Israelis respond to the Turkish parliament’s condemnation of U.S. peace plan

On January 28, U.S. President Donald Trump announced a peace plan entitled “Peace to Prosperity - A vision to Improve the Lives of the Palestinian and Israeli People”.

Turkey’s parliament’s immediate reaction was condemnation. All five parties in the Turkish parliament signed a joint declaration condemning the U.S. President's plan that actually aims to “fulfil the aspirations of self-determination for the Palestinian people”.

"[The plan] is against U.N. decisions and the perspective of the two-state solution," the declaration said, accusing it of “seeking to turn the occupation of Palestine into annexation [by Israel]”.

Describing the peace plan as a "plan of instability and conflict," the lawmakers claimed that it “excluded Palestinians, one of the two parts of the dispute between Israel and Palestine”.

The declaration announced that Turkey would never back any initiative, "which ignores fundamental rights and freedoms of Palestinians".

The 181-page document, in which the U.S. president has presented his “vision for a comprehensive peace agreement between Israel and the Palestinians” and calls for a “realistic two-state solution”, that is, to help Palestinian-Arabs establish an independent state of their own. 

The framework of the peace plan aims to operate “as a basis for negotiations, the potential for both the Israelis and the Palestinians and the region is unlimited,” said the official website of the White House.

According to the peace plan’s political framework, “Palestinians and Israelis alike deserve a future of peace and prosperity. A realistic two-state solution will protect Israel’s security, fulfil the aspirations of self-determination for the Palestinian people, and ensure universal and respectful access to the holy sites of Jerusalem.”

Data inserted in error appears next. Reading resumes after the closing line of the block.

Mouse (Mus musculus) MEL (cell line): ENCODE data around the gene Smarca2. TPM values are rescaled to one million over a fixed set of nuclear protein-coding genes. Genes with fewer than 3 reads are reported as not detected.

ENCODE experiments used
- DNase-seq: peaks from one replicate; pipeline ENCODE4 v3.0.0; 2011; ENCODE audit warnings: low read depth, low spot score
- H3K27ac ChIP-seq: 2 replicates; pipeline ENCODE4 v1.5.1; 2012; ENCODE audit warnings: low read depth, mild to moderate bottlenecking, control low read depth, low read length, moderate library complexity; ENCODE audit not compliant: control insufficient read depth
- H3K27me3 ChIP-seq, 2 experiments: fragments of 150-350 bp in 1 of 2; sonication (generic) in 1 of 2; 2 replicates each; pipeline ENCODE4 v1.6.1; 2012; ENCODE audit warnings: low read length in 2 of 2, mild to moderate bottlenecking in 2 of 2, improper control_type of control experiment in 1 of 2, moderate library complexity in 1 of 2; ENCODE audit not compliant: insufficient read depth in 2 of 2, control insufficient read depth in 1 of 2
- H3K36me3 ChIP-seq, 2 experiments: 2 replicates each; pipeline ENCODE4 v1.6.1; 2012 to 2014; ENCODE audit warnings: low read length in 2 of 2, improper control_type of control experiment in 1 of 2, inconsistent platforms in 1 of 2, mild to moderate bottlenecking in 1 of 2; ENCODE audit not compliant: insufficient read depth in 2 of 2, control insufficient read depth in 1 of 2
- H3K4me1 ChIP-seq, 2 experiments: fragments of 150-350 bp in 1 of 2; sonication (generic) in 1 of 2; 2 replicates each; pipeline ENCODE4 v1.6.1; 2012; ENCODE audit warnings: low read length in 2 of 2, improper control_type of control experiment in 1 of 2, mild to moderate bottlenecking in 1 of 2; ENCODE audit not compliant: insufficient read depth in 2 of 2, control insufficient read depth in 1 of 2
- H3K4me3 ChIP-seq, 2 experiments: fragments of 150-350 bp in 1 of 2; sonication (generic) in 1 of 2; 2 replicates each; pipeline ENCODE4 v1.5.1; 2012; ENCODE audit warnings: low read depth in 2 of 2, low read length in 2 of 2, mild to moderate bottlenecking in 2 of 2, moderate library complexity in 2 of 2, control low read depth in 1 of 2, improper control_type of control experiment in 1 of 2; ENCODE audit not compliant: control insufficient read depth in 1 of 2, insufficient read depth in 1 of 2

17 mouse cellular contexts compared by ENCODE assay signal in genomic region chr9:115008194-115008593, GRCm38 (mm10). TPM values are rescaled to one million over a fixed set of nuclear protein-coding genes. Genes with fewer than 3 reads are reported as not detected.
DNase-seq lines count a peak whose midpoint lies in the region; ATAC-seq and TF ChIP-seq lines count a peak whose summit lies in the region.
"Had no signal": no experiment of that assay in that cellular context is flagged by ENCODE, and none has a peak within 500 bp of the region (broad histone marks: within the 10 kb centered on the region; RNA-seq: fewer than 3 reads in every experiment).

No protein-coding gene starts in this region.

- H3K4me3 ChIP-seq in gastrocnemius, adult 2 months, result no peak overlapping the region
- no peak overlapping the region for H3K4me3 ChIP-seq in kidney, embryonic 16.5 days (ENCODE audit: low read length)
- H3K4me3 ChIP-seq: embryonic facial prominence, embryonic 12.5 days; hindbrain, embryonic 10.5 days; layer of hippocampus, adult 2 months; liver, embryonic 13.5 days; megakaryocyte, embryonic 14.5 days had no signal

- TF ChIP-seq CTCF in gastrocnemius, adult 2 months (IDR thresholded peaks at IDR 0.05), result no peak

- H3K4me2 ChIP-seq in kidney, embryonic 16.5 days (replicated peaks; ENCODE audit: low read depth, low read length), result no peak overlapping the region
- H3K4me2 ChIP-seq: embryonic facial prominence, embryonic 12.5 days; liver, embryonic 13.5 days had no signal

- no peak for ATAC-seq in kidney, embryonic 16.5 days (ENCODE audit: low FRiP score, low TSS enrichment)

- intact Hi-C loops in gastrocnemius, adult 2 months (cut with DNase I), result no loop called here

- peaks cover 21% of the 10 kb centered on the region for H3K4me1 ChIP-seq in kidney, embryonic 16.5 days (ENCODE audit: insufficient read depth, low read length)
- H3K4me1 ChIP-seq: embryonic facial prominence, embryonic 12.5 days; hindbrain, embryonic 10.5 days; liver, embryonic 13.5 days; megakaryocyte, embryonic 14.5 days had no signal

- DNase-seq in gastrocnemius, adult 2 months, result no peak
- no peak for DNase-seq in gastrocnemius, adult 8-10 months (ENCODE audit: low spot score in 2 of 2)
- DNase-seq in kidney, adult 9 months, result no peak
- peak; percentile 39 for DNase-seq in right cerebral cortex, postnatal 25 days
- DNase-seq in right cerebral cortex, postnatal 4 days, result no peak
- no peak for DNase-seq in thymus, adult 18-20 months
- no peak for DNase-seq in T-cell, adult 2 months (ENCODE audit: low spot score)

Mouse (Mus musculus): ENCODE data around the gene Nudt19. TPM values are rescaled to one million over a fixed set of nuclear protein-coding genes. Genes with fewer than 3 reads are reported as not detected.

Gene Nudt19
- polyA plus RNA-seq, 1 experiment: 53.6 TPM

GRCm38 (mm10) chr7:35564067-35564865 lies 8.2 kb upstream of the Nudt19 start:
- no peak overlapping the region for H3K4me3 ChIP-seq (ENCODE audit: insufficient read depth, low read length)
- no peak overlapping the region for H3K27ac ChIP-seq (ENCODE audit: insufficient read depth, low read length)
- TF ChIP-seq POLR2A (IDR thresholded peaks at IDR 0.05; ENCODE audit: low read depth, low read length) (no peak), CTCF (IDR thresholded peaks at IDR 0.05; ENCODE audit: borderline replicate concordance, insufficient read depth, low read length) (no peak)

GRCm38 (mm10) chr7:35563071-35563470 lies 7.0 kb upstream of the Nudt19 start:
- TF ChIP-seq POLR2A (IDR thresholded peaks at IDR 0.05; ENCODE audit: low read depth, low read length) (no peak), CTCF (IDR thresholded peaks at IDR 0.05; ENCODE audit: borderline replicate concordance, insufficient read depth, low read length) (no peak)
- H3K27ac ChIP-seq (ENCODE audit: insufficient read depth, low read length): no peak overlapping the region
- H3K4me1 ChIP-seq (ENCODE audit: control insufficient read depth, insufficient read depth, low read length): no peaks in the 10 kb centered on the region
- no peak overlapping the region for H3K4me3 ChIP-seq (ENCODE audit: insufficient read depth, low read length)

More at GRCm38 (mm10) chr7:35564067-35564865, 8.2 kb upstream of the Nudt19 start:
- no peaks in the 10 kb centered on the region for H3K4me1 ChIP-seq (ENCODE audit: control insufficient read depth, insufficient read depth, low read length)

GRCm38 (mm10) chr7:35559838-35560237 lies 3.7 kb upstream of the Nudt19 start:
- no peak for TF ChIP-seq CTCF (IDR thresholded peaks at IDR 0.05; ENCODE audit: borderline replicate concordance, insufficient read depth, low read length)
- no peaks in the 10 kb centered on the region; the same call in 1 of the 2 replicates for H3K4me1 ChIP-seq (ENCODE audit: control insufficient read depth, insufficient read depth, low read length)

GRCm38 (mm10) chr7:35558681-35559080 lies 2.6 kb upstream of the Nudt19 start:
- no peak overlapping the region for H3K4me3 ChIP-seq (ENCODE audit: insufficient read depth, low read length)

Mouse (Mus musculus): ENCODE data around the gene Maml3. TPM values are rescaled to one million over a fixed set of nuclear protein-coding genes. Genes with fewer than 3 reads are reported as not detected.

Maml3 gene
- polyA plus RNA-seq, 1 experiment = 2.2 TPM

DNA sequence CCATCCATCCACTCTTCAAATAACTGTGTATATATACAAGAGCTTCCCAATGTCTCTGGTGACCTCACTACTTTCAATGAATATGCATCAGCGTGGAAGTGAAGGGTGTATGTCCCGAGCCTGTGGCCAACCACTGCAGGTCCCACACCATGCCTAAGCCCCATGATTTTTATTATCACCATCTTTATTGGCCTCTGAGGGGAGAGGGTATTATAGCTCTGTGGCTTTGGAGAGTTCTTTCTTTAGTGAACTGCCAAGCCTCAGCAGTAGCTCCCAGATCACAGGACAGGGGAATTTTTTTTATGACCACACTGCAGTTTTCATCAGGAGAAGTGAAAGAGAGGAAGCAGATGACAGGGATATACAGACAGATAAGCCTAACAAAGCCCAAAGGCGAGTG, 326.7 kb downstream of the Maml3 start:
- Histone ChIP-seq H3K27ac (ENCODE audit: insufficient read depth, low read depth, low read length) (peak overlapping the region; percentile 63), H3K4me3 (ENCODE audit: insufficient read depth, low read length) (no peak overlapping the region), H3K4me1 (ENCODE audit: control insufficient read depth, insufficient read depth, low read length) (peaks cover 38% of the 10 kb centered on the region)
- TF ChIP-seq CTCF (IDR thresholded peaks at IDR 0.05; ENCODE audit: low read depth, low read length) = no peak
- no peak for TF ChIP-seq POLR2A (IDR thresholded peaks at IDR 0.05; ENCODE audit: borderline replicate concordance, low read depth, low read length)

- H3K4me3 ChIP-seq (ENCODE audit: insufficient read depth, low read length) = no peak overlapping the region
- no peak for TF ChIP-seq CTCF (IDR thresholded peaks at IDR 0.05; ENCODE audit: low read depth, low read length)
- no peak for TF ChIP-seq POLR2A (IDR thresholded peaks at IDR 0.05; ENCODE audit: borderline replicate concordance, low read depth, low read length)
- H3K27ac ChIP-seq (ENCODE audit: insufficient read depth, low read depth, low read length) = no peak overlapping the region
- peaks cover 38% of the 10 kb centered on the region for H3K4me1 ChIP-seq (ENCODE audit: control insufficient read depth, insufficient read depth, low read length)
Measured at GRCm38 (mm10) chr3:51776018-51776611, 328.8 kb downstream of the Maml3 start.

In response, Palestinian Authority head Mahmoud Abbas denounced the plan at U.N., calling it “an Israeli-American pre-emptive plan in order to put an end to the question of Palestine”.

poll released by the Palestinian Center for Policy and Survey Research on February 11 found that Abbas’ position had widespread support among Palestinian-Arabs, with nearly two thirds favouring “waging an armed struggle” against Israel.

Professor Hillel Frisch at the Departments of Political Studies and Middle Eastern Studies of Israel’s Bar-Ilan University gave a historical background of the Palestinians’ rejections of previous peace plans and two-state solutions:

“Condemnations are cheap and historically have come at the Palestinians' expense. The Arabs and most Muslims condemned the partition plan of 1937 (the Peel Commission), in which the Arabs were offered over 80 per cent of the land. Ten years later, in 1947, the Arabs and most of the Muslim world condemned the 1947 Partition Plan, which offered the Arab Palestinians an Arab state that contained around 40 per cent of the land. After every round of condemnation, the Palestinians lost. It looks like history is repeating itself,” Professor Frisch told Ahval.

“The Turkish parties are one more reflection that it is not only the Arab Palestinians that never lost an opportunity to miss an opportunity - their presumed allies were and are only too happy to urge them to do so,” he said.